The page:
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Re: [Phys-L] sound

On 04/12/2013 10:52 AM, Anthony Lapinski wrote:

Thanks! This is very good and detailed.


Never see this in typical physics textbooks.

Yeah. Some of the books skip the topic entirely ... and other books
cover it in some detail but get the physics grotesquely wrong.

Important tangential remark: The physics of horns has many parallels
to the physics of speaking and singing.

lips <---> vocal cords

resonances <---> formants i.e. resonances
of the horn of the vocal tract

In both cases the excitation is a series of pulses, which then gets
filtered by a resonant system. Research on this dates back to the
1860s, involving some guy named Helmholtz and also some kid called
Aleck Bell.

Not sure how can explain this in "simple" terms to my high school
students. Most of the book problems deal with the frequency equations for
strings and open/closed pipes. Given one variable (L), find the other (f),
etc. Gets more complicated when dealing with an actual instrument and what
changes to produce different notes!

Yeah, the challenge is finding ways to explain it to folks who don't
have a lot of mathematical sophistication. This applies at the HS
level and even at the college level when talking to music majors as
opposed to physics majors. My explanation in terms of convolutions
and Fourier transforms and mode locking isn't going to get a lot of

However ... there is a lot that can be done.

As for the bugle itself:
1) Start by taking the mouthpiece off and making "duck call" noises.
That is, demonstrate that you can generate any frequency you want,
over a wide range. It may take an hour or so to learn to do this if
you've never done it before, so practice in advance.

2) You are going to want a siren disk.
You can buy such a disk for a few bucks at e.g.
You don't need an expensive "universal rotator"; a variable-speed
drill works just fine.

To make it more suitable for classroom demonstrations, /mark/ the disk
(in some way that doesn't block the holes) so that the rate of rotation
is easy to perceive.

This allows students to understand what a series of pulses sounds like.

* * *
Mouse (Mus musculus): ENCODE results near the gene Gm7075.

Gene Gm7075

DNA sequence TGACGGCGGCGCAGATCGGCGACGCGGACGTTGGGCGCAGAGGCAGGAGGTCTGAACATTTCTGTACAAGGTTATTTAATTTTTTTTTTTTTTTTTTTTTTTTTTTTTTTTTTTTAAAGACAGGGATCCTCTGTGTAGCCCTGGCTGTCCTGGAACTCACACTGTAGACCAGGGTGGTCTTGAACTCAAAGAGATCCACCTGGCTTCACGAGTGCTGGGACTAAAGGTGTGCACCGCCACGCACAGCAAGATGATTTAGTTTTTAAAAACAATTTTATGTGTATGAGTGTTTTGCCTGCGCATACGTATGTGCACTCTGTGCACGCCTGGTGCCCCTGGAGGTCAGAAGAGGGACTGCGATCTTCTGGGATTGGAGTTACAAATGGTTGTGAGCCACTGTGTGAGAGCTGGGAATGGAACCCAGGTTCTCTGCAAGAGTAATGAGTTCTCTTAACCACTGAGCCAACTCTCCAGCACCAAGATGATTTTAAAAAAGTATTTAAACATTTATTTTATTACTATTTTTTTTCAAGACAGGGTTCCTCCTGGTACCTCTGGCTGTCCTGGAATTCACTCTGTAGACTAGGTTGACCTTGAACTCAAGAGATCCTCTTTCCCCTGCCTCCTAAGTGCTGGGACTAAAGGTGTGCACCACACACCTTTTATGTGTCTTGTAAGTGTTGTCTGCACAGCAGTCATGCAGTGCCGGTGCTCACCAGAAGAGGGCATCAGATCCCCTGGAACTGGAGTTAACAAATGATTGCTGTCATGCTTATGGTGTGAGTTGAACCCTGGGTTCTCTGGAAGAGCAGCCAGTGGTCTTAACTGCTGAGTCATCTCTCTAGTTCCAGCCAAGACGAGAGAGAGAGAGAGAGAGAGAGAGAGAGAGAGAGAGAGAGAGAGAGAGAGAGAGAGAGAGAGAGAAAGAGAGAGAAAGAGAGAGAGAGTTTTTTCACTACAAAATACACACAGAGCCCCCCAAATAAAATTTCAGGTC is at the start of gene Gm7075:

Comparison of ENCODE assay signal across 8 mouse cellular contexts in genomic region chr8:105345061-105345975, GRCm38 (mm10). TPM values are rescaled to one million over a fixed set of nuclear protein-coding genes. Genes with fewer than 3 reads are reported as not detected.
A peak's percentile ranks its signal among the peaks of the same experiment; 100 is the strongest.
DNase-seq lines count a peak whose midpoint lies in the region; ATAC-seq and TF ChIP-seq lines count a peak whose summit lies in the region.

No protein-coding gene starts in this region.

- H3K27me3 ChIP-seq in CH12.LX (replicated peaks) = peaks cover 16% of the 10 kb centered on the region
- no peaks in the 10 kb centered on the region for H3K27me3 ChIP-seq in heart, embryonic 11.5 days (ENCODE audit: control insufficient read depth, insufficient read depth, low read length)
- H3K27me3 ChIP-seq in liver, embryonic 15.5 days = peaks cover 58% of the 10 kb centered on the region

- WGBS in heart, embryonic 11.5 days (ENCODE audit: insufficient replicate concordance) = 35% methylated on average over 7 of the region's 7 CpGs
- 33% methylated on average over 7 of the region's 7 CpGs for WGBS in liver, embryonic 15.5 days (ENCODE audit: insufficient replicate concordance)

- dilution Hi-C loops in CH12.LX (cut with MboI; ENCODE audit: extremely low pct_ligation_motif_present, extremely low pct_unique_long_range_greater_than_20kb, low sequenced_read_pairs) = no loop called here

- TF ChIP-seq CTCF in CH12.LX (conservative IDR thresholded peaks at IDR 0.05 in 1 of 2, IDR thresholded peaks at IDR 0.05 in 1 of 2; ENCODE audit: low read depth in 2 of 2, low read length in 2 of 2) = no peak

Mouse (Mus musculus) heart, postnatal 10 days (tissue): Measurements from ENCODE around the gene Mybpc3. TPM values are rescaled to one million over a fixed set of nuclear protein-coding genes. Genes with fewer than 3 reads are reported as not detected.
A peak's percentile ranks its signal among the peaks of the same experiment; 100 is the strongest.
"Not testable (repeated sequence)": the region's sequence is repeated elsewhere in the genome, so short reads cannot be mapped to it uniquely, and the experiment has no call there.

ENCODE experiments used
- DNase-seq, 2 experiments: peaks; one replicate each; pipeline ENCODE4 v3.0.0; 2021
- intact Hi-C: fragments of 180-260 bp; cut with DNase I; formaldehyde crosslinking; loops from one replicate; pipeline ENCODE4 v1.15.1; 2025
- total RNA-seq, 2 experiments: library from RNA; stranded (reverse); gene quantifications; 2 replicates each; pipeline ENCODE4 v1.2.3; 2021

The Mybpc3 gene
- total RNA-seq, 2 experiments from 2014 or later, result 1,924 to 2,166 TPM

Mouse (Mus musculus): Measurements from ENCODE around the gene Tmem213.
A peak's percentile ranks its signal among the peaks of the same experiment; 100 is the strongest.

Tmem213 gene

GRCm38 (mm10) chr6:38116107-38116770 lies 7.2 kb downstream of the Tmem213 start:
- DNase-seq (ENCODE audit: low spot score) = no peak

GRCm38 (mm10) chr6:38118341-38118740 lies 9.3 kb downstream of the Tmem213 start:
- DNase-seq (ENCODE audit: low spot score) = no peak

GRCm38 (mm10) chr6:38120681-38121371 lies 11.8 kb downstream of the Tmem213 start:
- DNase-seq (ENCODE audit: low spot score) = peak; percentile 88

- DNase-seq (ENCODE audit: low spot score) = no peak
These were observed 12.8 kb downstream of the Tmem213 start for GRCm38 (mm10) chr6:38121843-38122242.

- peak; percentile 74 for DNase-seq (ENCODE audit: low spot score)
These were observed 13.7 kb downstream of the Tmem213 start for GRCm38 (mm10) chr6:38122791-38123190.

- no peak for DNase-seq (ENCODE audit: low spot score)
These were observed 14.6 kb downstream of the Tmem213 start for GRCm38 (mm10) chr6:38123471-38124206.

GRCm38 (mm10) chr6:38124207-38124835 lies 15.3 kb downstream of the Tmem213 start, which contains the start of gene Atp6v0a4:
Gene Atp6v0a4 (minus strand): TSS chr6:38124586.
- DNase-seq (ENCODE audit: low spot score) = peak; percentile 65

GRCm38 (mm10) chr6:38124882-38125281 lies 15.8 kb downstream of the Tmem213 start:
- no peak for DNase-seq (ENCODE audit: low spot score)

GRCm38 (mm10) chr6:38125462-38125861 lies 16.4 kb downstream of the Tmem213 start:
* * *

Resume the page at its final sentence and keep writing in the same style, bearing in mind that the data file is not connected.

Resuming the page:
You can quickly train them to associate a certain rate of rotation with
a certain sound.

3) Route the sound from the siren disk through the horn. They can see
the input and hear the output. That is to say, by watching the disk they
can infer what sound must be going into the horn, and they can hear what
comes out of the horn. If the frequency of the pulses lines up with a
resonance of the horn, a much louder sound comes out.

Vary the speed of the disk to sweep through the various resonances.

4) Explain that this model contains a crucial simplification: The horn
does not appreciably affect the disk. In a real horn, there is nonlinear
feedback. That is, the resonance of the horn affects the vibration of
the lips. HOWEVER, it remains important to take things one step at a
time. Understand how things work without this feedback before trying
to understand the feedback.


Also: Spectrum analyzers used to cost a king's ransom, but nowadays you
can get software for free that turns your computer into a nice spectrum

Set up a microphone and demonstrate a tuning fork, several simultaneous
tuning forks, a horn, a violin, a whistle, a voice singing various steady
vowels, et cetera.

This allows students to visualize what's going on in terms of frequency.
It takes some time and effort for students to figure out what the spectrum
analyzer is doing ... but this takes hours, not years. (This stands in
contrast to Fourier transforms and wavelet transforms, which HS students
are not going to understand until years later, if at all.)


In order to get a real understanding of what a filter is doing, it helps
to have some notion of what it means to multiply two functions point-by-
point. This is not an easy concept, but it can be explained in analogy
to adding three-dimensional vectors component-by-component. Note the
*) scalar: one number
*) vector: three components
*) a piano has 88 keys, which can be struck in any combination, which
we can write as a vector with 88 components
*) if we divide each half-step into 100 cents, that gives us 8800
different frequencies. A spectrum can be thought of as a vector
with 8800 different components. Or if you want do do it another
way, if we go from 0 to 20,000 Hz in steps of 1 Hz, that is a
vector with 20,001 components.

We can draw pictures of what it means to multiply two functions

times this:
equals this:


The following may be more appropriate for the undergraduate course than
the HS course, but let me mention it anyway:

You can buy a so-called /horn driver/ which is like a loudspeaker cone
without the cone. For less than $30.00 including shipping, you can get
a pair of them, made by e.g. Peavy or Pyle.

With a little plumbing, you can attach the driver to your bugle. This
allows you to drive the horn with any signal you want. You can measure
the frequency response and the impulse response.

As mentioned in a previous note in another thread, the clever way to do
this is to play spread-spectrum pseudo-random noise with uniform energy
per unit bandwidth. You can then read off the frequency response directly.
You can also un-spread the received signal to recover the impulse response.
I have the software to do all this. If anybody is interested I can dig it